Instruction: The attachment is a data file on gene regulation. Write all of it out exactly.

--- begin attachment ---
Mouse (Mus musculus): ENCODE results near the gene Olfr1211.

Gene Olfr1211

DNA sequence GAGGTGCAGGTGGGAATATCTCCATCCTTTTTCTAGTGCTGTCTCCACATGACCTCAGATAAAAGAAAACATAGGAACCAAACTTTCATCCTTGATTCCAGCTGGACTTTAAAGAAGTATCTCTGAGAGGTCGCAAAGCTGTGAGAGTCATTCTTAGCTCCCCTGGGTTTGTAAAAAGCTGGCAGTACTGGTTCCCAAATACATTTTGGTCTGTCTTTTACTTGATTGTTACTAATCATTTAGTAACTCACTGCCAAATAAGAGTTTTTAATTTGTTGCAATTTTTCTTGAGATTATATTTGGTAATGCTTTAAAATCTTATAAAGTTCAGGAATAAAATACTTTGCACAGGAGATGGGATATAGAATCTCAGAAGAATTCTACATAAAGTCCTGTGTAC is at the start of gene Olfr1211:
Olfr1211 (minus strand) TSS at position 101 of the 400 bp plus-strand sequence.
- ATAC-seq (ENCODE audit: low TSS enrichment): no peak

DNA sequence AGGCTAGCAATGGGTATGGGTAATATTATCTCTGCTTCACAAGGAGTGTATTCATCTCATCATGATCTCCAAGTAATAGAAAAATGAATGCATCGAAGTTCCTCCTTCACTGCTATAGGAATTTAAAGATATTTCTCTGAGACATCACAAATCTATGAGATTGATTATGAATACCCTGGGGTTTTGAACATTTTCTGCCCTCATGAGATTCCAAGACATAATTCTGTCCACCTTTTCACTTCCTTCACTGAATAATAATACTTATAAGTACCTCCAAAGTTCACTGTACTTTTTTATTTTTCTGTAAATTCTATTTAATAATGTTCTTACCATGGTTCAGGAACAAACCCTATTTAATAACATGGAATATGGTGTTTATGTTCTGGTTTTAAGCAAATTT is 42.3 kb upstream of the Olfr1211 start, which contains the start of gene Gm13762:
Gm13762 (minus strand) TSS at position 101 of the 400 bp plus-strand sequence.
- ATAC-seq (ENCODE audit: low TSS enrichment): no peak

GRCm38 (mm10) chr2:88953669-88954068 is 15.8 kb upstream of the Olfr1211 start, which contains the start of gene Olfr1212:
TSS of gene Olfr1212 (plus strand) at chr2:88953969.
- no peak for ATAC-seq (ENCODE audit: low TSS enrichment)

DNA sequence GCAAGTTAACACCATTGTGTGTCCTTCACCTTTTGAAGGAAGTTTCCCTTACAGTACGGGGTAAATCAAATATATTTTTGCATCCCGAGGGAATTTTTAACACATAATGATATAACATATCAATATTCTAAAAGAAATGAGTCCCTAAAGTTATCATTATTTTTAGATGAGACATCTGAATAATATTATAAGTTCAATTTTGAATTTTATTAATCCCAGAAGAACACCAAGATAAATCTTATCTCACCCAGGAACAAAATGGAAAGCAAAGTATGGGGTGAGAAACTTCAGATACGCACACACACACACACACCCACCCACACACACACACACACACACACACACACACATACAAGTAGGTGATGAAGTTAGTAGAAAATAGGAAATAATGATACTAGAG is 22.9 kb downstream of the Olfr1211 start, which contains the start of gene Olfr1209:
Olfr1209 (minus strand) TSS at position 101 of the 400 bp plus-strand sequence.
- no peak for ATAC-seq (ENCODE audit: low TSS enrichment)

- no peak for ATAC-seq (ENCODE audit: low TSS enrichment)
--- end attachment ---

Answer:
Mouse (Mus musculus): ENCODE results near the gene Olfr1211.

Gene Olfr1211

DNA sequence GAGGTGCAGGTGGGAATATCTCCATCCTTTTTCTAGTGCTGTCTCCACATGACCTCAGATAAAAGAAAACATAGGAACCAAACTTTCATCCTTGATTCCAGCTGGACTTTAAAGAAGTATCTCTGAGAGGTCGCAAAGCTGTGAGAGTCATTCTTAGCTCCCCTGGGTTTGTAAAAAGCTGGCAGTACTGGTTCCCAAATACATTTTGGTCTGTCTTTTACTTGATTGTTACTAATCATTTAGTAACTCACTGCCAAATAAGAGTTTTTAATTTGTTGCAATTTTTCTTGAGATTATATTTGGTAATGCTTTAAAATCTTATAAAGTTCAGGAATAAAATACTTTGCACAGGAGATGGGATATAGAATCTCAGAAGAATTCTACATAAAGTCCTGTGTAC is at the start of gene Olfr1211:
Olfr1211 (minus strand) TSS at position 101 of the 400 bp plus-strand sequence.
- ATAC-seq (ENCODE audit: low TSS enrichment): no peak

DNA sequence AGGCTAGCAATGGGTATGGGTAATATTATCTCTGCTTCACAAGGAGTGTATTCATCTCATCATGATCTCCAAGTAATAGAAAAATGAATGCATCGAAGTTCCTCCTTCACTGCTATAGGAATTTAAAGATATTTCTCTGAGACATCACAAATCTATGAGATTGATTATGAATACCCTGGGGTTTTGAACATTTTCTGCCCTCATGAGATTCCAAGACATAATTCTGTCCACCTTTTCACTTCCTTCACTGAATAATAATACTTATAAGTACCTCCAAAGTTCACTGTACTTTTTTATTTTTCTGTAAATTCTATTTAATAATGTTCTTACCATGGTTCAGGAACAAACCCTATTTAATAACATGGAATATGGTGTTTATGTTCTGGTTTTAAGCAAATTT is 42.3 kb upstream of the Olfr1211 start, which contains the start of gene Gm13762:
Gm13762 (minus strand) TSS at position 101 of the 400 bp plus-strand sequence.
- ATAC-seq (ENCODE audit: low TSS enrichment): no peak

GRCm38 (mm10) chr2:88953669-88954068 is 15.8 kb upstream of the Olfr1211 start, which contains the start of gene Olfr1212:
TSS of gene Olfr1212 (plus strand) at chr2:88953969.
- no peak for ATAC-seq (ENCODE audit: low TSS enrichment)

DNA sequence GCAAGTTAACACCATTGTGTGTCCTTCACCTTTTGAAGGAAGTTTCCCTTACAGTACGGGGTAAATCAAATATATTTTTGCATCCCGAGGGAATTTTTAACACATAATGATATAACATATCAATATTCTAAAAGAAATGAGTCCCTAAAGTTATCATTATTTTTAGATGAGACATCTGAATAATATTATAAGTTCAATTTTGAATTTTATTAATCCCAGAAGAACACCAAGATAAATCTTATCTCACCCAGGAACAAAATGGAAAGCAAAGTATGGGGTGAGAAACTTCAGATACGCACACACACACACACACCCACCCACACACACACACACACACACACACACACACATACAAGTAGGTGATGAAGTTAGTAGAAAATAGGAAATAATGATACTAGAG is 22.9 kb downstream of the Olfr1211 start, which contains the start of gene Olfr1209:
Olfr1209 (minus strand) TSS at position 101 of the 400 bp plus-strand sequence.
- no peak for ATAC-seq (ENCODE audit: low TSS enrichment)

- no peak for ATAC-seq (ENCODE audit: low TSS enrichment)